By Brian Straus
November 07, 2013

Aurélien Collin Defender Aurélien Collin scored Kansas city's first goal en route to a 3-1 victory at Sporting Park. (Orlin Wagner/AP)

Three thoughts on Sporting Kansas City’s 3-1 extra time victory over the visiting New England Revolution on Wednesday night, which lifted SKC to a 4-3 aggregate win in the Eastern Conference semifinals.

• Bieler breaks the curse -- The story of Sporting’s playoff failures centered on the failure of its attacking players to come through in the clutch. When Wednesday’s match entered overtime, no SKC forward or midfielder had scored a postseason goal in more than five full 90-minute matches.

Claudio Bieler seemed unlikely to break the streak. The Argentine Designated Player had been injured, or in SKC coach Peter Vermes’ doghouse, or both, for two months. Even though he’s the club’s leading goal scorer this season, Bieler didn’t even make the trip to Foxborough for last weekend’s opening leg.

SKC (18-11-7) got to overtime tied, 3-3, on aggregate thanks to strikes from the club’s leading active playoff goal scorer, central defender Aurélien Collin (three) and left back Seth Sinovic, who’s never tallied a regular season goal but now has two in the knockout stage.

SKC was putting immense pressure on the Revs (15-12-9) all night (the hosts dominated possession, 64.3 percent to 35.7 percent and took 10 corner kicks), but once again the sharp end of the attack lacked precision. Until Bieler, who entered the match in the 84th minute, finally delivered. Benny Feilhaber, who was sent packing by New England over the winter, got the play started with an alert steal on the right flank. He took the space in front of him then hit a low cross toward the penalty spot, where an unmarked Bieler guided his first-time shot past goalkeeper Matt Reis.

It was a precision finish from a precision player, and as a result SKC is through to the MLS Cup semifinals with a redeemed striker in tow.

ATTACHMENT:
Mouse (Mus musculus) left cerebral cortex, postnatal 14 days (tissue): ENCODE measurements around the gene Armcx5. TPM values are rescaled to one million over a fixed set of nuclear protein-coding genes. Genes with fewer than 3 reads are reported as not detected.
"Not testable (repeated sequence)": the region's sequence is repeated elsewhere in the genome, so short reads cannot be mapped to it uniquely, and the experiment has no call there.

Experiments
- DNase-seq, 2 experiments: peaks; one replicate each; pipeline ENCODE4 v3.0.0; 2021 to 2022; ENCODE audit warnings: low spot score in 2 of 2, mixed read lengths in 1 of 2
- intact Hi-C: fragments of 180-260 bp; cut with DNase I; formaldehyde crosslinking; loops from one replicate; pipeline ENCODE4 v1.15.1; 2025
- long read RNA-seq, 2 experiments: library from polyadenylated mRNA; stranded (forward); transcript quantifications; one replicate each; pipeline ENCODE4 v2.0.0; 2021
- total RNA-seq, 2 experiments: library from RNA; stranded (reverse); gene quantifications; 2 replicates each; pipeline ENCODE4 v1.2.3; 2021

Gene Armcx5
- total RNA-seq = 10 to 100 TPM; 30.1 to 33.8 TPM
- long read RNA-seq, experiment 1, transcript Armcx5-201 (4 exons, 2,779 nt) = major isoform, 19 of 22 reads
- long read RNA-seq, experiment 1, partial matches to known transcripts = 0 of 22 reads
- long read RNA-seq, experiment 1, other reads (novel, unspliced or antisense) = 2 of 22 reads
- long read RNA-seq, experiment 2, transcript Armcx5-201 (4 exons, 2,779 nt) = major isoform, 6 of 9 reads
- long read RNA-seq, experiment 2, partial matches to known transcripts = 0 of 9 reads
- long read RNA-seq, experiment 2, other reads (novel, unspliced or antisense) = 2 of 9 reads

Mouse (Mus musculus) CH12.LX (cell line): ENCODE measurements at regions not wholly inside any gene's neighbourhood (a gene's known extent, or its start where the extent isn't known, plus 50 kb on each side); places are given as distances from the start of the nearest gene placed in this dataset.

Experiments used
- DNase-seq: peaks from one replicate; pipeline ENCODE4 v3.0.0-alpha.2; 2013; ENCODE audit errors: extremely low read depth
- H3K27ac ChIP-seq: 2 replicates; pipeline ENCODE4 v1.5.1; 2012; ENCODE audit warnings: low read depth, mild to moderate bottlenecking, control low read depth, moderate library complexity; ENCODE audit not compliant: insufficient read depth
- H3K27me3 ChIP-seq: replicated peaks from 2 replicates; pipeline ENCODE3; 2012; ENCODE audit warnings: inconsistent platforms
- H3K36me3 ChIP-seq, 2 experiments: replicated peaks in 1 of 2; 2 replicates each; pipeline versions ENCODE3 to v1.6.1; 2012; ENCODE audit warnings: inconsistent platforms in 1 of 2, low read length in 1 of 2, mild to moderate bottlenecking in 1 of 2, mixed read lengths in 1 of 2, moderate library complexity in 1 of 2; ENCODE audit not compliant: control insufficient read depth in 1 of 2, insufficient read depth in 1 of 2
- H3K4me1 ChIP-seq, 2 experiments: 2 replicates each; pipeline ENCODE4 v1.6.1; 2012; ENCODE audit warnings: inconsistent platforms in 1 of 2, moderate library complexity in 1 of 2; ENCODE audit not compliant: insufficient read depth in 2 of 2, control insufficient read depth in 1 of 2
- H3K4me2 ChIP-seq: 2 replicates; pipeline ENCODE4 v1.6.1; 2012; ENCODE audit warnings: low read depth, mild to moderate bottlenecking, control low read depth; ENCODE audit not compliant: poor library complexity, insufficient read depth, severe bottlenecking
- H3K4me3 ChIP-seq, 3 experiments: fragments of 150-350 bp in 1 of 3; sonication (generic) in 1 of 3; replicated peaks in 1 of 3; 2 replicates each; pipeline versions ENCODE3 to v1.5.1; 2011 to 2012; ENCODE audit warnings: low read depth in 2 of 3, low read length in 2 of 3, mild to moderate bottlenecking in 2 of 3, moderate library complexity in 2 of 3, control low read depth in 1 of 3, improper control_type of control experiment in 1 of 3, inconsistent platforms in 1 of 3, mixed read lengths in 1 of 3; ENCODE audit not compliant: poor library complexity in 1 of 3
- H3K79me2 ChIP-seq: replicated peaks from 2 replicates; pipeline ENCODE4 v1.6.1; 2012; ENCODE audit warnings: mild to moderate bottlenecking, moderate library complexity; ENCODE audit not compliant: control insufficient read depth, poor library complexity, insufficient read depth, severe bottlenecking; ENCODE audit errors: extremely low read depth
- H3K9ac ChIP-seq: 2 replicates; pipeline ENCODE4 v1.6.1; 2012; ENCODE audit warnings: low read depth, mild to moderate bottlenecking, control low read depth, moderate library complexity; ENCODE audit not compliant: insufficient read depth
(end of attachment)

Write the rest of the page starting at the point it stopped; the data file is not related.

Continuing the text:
• New England has plenty to be proud of -- The Revolution were this year’s surprise playoff team by default. No one outside of Gillette Stadium expected New England to make a run in 2013.

New England hadn’t made the postseason since 2009 and if Jay Heaps had been told before the season that he’d get a combined six goals out of Saer Sène and Jerry Bengtson, he might have quit and returned to the TV booth.

But a core of young players came through, led by Diego Fagundez and Kelyn Rowe, while Reis (who was outstanding on Wednesday before getting hurt late) and Defender of the Year candidate José Gonçalves shored up the back. Heaps will have to replace forward Juan Agudelo, who’s off to England with Stoke City, but the pieces are in place for a long-awaited thaw outside Boston. The Revs are fun to watch, talented and now have some valuable playoff seasoning to take into 2014.

• Sporting will get its rematch -- It had to be this way. For the third straight season, SKC and the Houston Dynamo will meet in the MLS Cup playoffs and for the second time, the series will determine the East's representative in the final. Houston eliminated SKC at Sporting Park in 2011 and 2012.

There are no more moral victories at this point in Kansas City’s soccer resurgence, There's “Cup or bust” feeling around the club this fall. There’s also a sense that to clear that final hurdle, to really earn and deserve that elusive title, Sporting has to beat its nemesis. It has to get past Dom and the Dynamo to genuinely prove its championship mettle.

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